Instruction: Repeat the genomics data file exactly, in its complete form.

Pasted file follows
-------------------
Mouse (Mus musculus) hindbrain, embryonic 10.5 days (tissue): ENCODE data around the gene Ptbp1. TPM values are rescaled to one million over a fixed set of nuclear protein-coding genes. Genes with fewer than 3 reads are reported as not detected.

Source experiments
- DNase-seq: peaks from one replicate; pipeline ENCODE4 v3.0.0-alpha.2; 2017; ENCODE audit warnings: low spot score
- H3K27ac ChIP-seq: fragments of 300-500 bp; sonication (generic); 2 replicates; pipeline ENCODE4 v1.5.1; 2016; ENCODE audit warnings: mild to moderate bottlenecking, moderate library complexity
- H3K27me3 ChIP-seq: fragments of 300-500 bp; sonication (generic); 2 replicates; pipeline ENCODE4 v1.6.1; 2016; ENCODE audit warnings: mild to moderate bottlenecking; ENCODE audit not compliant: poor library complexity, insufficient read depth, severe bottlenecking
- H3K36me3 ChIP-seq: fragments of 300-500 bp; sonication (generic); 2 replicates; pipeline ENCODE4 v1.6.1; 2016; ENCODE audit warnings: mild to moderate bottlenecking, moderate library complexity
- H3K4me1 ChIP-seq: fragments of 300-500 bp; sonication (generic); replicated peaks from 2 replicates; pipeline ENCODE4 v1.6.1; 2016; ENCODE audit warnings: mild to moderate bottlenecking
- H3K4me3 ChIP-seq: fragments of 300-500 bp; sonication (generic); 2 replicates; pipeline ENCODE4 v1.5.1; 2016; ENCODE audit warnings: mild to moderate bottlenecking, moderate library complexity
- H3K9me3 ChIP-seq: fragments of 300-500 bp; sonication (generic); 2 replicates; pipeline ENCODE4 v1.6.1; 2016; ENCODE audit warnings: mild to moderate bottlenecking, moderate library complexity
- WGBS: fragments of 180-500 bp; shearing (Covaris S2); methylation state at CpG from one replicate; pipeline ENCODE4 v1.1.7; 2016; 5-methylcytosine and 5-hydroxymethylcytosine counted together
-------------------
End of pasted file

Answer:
Mouse (Mus musculus) hindbrain, embryonic 10.5 days (tissue): ENCODE data around the gene Ptbp1. TPM values are rescaled to one million over a fixed set of nuclear protein-coding genes. Genes with fewer than 3 reads are reported as not detected.

Source experiments
- DNase-seq: peaks from one replicate; pipeline ENCODE4 v3.0.0-alpha.2; 2017; ENCODE audit warnings: low spot score
- H3K27ac ChIP-seq: fragments of 300-500 bp; sonication (generic); 2 replicates; pipeline ENCODE4 v1.5.1; 2016; ENCODE audit warnings: mild to moderate bottlenecking, moderate library complexity
- H3K27me3 ChIP-seq: fragments of 300-500 bp; sonication (generic); 2 replicates; pipeline ENCODE4 v1.6.1; 2016; ENCODE audit warnings: mild to moderate bottlenecking; ENCODE audit not compliant: poor library complexity, insufficient read depth, severe bottlenecking
- H3K36me3 ChIP-seq: fragments of 300-500 bp; sonication (generic); 2 replicates; pipeline ENCODE4 v1.6.1; 2016; ENCODE audit warnings: mild to moderate bottlenecking, moderate library complexity
- H3K4me1 ChIP-seq: fragments of 300-500 bp; sonication (generic); replicated peaks from 2 replicates; pipeline ENCODE4 v1.6.1; 2016; ENCODE audit warnings: mild to moderate bottlenecking
- H3K4me3 ChIP-seq: fragments of 300-500 bp; sonication (generic); 2 replicates; pipeline ENCODE4 v1.5.1; 2016; ENCODE audit warnings: mild to moderate bottlenecking, moderate library complexity
- H3K9me3 ChIP-seq: fragments of 300-500 bp; sonication (generic); 2 replicates; pipeline ENCODE4 v1.6.1; 2016; ENCODE audit warnings: mild to moderate bottlenecking, moderate library complexity
- WGBS: fragments of 180-500 bp; shearing (Covaris S2); methylation state at CpG from one replicate; pipeline ENCODE4 v1.1.7; 2016; 5-methylcytosine and 5-hydroxymethylcytosine counted together